The Potch Koekoek was evolved, by the University of Potchefstroom from the English Barred Rock. They line bred and selected these layers over a period of years to adapt to South African conditions. The result is a large hardy, dual purpose fowl producing a regular egg a day. The hens will become broody and successfully hatch and rear their own chickens, fiercely defending them against any predator foolish enough to try and add them to their lunch. Some cocks become aggressive and will occasionally attack a person especially if they sense fear. Women seem to be their favorite target! One is tempted to lash out at the offending cock with foot or newspaper, this however only results in a redoubled effort and a scratched leg.This behavior can usually be cured by dumping a few litres of water on the offender!

The question often arises about keeping a number of cocks together with hens in the same area. This is acceptable in a free range situation if they have grown up together and there are a sufficient number of hens to go around. There is also be no problem if caged, providing the space is large enough to accommodate all the birds. But the breeder must not make the mistake of adding a strange cock, even a youngster to a flock with existing cocks ruling the roost. A cock can be used for breeding till about 6 years of age. 5 Hens to one cock is a good ratio for successful breeding. No cocks are needed if the hens are used only for egg production, but I do believe that the occasional cock will stimulate the hens to lay better.

 

image4image4

The spurs on the cocks legs can be used to estimate the age of the bird. These start to develop at about 25 weeks, the longer and thicker the sput the older the cock. These spurs are the birds weapons and can do serious damage to a threatening predator or an opposing cockrell. They can also inadvertently wound a hen during mating, I have seen the whole back of a hen cut to the bone as if by a surgeon's scalpel! This can be avoided by trimming the tips carefully with a nail clipper and then using a medium sandpaper wrapped around a flat block of wood to round the spur till no longer sharp enough to inflict a wound. Care must be taken not to draw blood by cutting too deep or sanding too much.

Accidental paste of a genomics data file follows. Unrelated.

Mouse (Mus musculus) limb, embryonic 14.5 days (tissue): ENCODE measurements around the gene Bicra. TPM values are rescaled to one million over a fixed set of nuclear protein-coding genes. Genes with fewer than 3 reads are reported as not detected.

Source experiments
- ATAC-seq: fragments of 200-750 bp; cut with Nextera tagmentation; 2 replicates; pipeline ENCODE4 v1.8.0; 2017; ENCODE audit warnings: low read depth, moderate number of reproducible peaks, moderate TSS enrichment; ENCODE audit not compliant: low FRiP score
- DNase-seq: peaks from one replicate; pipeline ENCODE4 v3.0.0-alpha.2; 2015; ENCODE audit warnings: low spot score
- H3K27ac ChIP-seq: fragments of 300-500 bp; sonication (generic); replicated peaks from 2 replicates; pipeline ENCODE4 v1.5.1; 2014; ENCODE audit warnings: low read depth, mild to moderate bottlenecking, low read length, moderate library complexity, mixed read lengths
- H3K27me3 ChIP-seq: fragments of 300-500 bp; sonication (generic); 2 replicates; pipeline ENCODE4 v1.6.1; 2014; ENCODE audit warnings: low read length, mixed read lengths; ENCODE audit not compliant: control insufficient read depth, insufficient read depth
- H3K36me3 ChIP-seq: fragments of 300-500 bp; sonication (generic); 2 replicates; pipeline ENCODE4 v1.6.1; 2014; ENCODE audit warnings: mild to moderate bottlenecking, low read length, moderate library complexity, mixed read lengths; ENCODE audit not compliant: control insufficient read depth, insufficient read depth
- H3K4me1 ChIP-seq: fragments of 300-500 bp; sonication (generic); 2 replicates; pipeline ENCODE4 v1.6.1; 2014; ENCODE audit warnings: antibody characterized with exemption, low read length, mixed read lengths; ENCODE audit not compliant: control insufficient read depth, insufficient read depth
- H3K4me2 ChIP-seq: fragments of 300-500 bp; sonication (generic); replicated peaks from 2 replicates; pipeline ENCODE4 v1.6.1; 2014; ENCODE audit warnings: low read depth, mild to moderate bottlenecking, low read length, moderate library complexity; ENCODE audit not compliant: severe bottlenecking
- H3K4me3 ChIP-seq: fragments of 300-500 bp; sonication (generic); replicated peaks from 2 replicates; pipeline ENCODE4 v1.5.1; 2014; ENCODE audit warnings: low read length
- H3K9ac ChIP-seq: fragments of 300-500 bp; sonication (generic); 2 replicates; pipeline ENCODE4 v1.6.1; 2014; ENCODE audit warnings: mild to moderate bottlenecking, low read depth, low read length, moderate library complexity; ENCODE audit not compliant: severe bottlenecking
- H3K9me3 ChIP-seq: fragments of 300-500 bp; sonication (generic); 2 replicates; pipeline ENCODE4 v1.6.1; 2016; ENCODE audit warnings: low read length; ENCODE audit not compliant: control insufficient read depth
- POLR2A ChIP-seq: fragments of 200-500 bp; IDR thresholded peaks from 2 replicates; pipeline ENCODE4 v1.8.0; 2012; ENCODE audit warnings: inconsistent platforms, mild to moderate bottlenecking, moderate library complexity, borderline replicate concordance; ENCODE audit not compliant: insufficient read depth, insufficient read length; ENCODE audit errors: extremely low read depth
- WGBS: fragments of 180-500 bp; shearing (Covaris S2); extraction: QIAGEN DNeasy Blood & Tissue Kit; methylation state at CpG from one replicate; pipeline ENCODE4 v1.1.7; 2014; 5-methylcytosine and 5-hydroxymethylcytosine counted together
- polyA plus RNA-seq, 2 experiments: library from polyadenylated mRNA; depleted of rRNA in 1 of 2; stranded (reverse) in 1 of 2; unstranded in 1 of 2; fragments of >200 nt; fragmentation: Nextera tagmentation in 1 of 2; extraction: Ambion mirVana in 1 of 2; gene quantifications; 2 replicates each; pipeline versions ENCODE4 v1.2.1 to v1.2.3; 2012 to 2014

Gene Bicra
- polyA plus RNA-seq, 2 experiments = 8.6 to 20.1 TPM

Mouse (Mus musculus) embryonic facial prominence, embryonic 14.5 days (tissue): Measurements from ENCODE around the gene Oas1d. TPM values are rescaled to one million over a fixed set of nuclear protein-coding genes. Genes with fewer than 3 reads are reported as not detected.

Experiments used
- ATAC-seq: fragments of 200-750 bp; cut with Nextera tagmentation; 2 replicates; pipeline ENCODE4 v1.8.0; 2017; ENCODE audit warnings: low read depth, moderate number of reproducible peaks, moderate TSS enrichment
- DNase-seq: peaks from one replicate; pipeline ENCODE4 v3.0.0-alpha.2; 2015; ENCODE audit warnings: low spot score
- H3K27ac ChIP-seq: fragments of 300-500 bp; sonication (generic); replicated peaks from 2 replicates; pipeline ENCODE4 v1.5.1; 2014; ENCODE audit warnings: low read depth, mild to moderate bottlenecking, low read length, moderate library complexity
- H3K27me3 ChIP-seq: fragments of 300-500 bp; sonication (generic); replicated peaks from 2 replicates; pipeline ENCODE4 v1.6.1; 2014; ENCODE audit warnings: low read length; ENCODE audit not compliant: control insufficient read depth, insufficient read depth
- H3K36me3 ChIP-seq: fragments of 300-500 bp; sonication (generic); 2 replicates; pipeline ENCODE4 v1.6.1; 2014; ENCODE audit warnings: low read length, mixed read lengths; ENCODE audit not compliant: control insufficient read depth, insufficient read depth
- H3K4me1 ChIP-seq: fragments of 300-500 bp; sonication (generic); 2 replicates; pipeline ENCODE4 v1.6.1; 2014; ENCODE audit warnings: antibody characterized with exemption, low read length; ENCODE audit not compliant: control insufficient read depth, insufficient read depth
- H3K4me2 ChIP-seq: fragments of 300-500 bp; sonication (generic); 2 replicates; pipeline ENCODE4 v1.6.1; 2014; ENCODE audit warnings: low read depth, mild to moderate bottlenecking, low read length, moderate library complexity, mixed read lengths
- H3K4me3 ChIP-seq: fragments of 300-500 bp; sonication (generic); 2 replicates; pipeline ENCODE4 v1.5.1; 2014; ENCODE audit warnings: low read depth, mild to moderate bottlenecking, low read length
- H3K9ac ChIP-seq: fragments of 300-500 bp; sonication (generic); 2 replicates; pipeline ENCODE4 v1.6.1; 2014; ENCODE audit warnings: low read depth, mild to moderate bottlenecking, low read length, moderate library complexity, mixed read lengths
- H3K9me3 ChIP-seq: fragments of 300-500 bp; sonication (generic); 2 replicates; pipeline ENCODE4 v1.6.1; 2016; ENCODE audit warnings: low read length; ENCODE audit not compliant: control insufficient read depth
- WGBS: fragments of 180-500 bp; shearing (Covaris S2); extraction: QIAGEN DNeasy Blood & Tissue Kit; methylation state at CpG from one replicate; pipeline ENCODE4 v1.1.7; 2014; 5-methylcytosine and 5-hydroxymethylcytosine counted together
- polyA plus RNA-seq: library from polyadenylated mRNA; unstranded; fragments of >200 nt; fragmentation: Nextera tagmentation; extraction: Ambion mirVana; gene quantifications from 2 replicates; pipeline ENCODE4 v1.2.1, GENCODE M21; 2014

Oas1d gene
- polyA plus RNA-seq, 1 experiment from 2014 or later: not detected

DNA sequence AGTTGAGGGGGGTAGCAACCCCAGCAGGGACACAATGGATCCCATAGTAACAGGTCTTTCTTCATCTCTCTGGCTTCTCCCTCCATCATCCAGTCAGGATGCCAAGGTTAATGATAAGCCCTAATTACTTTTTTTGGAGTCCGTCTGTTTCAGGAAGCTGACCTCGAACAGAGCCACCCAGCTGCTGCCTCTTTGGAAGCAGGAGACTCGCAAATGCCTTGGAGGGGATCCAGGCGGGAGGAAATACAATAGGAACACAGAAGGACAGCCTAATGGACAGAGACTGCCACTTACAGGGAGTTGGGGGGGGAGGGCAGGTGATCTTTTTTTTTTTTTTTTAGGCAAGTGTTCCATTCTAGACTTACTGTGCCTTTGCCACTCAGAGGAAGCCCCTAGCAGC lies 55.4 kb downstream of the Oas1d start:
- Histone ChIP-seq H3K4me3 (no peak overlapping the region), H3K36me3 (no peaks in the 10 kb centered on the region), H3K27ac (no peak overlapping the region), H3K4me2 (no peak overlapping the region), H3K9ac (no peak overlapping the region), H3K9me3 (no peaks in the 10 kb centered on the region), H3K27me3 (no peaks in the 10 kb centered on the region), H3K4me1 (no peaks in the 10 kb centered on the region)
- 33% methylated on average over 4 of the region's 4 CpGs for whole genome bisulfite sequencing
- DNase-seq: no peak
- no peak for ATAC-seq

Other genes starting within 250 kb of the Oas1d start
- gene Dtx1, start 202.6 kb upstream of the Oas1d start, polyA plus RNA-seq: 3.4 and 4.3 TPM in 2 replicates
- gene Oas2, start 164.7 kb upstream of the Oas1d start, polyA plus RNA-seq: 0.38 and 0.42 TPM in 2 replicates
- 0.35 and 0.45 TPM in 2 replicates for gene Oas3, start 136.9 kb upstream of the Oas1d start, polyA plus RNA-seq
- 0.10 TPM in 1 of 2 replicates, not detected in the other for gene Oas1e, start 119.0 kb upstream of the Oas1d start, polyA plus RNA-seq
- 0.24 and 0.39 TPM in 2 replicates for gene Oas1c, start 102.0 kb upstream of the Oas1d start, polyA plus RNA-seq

Australorps

Blue Australorp

Blue henBlue hen Blue Australorp chickBlue Australorp chick

The Australorp is a very popular large, egg laying free range chicken used extensively in large poultry industries and to add beauty to homes and estates.

We, unlike most poultry breeders supply five different Australorp colours! A rare find indeed! our most popular is the Blue!

They get very tame and make wonderful pets too, following the kids around and even eating out of the hand!

Also good pest controllers in the garden


White Australorp

White AustralorpWhite Australorp


Lilac Australorp

 


 

Black Australorp 

The black is by far the best known and most widely used.

Login

Breeding Guidelines

Through many years of breeding various breeds of chickens, quails and pheasant, We have accumulated invaluable experience. We share some of this experience with the public freely on our site.  

Read on